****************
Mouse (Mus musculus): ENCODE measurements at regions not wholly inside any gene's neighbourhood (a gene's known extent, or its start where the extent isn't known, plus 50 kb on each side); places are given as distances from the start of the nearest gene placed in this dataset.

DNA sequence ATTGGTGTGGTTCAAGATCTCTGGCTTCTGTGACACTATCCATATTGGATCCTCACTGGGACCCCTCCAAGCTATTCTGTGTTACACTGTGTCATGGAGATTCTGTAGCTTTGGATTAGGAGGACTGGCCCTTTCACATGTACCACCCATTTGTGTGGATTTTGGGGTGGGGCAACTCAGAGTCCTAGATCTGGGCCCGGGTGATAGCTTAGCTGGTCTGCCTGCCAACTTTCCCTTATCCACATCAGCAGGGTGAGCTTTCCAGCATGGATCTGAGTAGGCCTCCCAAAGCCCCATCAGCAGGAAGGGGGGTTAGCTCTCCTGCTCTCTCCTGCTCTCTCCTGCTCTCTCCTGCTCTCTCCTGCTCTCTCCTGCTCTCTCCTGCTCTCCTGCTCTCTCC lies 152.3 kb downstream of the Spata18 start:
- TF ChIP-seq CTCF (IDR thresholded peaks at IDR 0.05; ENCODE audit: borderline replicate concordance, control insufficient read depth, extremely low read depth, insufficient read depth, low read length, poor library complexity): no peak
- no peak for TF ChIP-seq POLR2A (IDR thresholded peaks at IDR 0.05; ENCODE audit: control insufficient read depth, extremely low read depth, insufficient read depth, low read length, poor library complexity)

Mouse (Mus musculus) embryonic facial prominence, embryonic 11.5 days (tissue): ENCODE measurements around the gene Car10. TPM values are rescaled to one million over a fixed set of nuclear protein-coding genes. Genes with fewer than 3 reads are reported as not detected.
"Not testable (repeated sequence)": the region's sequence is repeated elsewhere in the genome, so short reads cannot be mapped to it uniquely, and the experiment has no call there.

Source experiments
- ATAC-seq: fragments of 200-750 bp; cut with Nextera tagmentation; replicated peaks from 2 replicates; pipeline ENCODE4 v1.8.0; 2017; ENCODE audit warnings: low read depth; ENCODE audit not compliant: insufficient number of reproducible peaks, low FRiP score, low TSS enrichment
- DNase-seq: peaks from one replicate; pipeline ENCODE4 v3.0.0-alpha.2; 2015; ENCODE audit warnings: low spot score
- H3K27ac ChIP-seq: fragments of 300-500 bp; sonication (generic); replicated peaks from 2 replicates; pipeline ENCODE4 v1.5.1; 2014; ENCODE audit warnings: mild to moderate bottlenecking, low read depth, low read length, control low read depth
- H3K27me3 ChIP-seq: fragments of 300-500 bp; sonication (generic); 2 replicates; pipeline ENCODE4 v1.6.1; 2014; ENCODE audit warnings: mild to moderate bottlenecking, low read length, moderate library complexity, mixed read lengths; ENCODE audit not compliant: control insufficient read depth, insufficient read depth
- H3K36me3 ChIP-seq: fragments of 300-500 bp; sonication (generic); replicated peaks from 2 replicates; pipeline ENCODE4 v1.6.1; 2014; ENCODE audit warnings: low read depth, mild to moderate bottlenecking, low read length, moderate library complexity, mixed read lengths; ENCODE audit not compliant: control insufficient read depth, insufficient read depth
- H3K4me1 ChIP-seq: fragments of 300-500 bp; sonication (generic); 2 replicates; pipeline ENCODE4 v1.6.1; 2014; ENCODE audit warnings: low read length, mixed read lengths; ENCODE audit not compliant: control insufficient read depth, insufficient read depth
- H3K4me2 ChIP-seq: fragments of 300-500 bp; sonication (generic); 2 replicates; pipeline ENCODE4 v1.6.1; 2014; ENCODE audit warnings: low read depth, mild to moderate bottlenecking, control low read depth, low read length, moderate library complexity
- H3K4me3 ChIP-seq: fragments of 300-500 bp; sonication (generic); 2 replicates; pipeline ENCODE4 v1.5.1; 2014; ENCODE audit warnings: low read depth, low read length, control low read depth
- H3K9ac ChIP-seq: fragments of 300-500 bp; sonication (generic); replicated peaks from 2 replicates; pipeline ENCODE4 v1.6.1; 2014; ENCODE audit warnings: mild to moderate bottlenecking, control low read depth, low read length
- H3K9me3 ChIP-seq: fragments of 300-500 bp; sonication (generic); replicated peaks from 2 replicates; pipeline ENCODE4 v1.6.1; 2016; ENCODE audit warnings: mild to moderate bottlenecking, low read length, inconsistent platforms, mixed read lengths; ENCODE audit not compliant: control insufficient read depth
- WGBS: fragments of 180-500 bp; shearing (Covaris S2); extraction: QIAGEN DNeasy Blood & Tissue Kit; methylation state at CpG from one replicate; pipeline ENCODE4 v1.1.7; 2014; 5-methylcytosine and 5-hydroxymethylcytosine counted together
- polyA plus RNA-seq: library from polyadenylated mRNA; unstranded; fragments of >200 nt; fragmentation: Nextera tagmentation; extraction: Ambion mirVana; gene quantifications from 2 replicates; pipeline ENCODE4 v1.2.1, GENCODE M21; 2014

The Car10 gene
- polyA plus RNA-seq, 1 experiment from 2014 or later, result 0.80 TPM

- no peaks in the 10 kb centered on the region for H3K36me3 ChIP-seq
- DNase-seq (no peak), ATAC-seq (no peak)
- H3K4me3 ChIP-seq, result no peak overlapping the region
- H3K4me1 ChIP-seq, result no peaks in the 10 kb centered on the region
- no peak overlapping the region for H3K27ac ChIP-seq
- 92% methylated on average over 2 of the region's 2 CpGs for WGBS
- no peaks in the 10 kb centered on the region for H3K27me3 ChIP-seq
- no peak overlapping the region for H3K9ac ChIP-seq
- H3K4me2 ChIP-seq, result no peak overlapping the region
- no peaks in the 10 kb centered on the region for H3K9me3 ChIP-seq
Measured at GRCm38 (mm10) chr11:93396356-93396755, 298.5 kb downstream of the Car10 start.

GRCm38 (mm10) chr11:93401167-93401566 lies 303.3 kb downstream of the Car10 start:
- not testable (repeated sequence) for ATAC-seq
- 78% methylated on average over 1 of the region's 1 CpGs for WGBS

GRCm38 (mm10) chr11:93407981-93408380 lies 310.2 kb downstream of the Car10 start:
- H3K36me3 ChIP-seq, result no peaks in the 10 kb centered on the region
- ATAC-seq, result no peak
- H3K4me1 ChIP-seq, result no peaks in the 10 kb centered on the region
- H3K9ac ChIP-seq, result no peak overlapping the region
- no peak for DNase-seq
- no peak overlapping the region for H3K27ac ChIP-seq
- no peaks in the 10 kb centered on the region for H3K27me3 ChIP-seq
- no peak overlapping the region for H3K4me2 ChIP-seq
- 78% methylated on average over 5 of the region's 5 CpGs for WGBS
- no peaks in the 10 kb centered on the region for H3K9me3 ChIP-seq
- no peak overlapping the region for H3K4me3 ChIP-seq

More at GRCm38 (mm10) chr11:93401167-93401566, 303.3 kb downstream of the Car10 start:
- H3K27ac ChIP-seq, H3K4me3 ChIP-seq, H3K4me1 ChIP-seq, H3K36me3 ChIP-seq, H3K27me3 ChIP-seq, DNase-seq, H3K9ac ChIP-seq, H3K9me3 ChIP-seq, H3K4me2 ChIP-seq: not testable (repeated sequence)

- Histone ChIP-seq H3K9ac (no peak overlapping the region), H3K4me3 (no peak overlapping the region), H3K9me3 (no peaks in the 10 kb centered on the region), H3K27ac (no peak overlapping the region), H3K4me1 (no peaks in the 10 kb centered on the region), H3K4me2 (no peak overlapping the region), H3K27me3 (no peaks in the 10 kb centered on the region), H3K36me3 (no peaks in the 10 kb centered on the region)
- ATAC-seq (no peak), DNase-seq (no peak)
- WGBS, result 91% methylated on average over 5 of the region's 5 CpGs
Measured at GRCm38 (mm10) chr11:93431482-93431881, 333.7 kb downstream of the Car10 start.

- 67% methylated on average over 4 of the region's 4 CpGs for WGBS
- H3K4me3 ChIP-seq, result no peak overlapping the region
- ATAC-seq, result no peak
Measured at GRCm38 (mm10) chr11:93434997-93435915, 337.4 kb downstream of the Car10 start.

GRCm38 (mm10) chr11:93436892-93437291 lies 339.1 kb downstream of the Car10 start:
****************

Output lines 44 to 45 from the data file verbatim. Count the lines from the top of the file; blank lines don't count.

- no peak overlapping the region for H3K4me2 ChIP-seq
- 78% methylated on average over 5 of the region's 5 CpGs for WGBS